Mexborough & Swinton Times – Friday 17 April 1891
The Hard Swearing Case from Conisborough
John Wood, blacksmith, Conisborough was charged, on remand, with assaulting Alfred Moore, glassblower, Conisborough. The case was reported in this column last week.
Mr. Hall, for the complainant, said there was some dreadful false swearing in the case, and he should be glad to find out who was guilty of it, whichever aide the parties were on. The amount of perjury was shocking. The case had been adjourned for the appearance of the landlord, in whose house the disturbance occurred, and be would also call some other witnesses
William Holt, labourer, said he was in the Eagle and Child on March 21st. He saw Moore and Wood there. Wood knocked the complainant into the fireplace and he bled very much. The wife came and took him home. The complainant had had some drink, but was not beastly drunk. The man called for drink and had it
Cross-examined : It might have been about nine o’clock. I had been there all the day. I was working there. There was a broken glass. I believe it was knocked down by the jacket sleeve of the complainant. There had been no “words” between them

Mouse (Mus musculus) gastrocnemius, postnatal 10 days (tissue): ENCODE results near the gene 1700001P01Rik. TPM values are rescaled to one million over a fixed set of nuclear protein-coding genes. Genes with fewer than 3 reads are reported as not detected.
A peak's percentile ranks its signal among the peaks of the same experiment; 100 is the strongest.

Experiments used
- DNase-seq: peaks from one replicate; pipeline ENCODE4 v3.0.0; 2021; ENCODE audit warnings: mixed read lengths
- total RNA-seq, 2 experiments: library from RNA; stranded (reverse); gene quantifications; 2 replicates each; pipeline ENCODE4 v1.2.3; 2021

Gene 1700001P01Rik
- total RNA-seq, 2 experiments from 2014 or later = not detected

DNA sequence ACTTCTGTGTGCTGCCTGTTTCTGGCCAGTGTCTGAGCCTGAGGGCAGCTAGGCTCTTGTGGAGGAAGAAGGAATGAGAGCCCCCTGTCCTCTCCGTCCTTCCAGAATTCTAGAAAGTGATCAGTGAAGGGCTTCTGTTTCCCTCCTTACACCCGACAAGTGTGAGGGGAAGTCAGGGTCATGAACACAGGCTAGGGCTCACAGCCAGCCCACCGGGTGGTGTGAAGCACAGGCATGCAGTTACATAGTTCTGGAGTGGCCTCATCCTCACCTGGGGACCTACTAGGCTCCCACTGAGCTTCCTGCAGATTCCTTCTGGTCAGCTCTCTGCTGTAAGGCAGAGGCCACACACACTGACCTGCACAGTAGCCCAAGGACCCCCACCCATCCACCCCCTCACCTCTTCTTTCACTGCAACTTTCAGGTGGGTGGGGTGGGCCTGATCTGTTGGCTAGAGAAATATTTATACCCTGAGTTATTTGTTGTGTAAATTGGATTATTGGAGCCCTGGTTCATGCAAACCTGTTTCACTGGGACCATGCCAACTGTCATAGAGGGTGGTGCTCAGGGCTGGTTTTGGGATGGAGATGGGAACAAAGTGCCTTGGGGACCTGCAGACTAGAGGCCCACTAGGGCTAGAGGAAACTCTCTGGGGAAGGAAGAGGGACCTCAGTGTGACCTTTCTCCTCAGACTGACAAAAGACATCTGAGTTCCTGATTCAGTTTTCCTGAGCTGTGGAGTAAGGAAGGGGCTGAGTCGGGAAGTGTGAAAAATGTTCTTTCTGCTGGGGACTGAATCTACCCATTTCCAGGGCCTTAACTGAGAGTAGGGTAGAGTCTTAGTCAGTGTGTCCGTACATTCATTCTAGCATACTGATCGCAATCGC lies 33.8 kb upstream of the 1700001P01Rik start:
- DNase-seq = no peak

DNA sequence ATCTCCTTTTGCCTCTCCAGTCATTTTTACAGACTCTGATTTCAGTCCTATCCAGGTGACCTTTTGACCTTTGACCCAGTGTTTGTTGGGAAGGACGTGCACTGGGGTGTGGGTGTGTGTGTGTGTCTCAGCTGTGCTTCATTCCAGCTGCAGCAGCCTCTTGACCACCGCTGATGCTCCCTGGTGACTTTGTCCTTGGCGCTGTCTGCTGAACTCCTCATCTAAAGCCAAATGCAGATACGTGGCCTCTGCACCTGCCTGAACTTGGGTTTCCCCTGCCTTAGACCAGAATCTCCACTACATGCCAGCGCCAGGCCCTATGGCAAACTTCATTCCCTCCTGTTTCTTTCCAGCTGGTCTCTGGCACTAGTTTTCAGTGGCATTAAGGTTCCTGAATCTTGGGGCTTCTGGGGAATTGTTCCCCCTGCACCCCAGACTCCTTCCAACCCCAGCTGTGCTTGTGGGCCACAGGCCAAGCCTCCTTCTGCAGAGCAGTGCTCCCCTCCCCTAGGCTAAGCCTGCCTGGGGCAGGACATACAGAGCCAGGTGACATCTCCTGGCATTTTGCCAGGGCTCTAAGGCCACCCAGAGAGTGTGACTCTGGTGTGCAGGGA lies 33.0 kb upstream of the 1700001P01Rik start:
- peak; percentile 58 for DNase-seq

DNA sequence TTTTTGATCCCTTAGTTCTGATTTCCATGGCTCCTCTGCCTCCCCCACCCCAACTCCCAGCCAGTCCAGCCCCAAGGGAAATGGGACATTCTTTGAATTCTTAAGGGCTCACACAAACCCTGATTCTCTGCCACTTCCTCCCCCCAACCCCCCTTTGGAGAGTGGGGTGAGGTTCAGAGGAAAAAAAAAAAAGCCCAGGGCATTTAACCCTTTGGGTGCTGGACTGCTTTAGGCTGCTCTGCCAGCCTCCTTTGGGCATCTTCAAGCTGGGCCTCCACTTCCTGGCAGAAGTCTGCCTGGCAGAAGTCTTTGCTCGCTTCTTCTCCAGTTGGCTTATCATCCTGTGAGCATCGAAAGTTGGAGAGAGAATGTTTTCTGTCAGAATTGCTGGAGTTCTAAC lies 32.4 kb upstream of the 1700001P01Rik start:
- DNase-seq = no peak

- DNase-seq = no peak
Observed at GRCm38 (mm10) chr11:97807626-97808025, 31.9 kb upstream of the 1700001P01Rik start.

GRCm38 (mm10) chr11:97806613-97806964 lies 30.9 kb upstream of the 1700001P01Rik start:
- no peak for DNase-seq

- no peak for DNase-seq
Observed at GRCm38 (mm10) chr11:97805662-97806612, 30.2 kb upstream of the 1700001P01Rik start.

By Mr. Hall: I am a waiter there and there had been no disturbance.
The Chairman : Did the landlord order him out?—No.
William Humphries corroborated.
By Mr. Pawson :It happened about a quarter-past ten o’clock William Lister corroborated. — George Addy, the landlord, denied that Moore was drank and that he had nothing to drink there. He also denied having turned the man and his wife out of the house. Thomas Kelly, called by Mr. Payson (for the defence), said the complainant was beastly drank and was helpless. He fell down and hurt himself.
The Chairman said the bench were of opinion that the complainant was assaulted, but there was perjury in the case somewhere.
The costs were heavy— £3 9s.—so only a fine of Is, could be inflicted.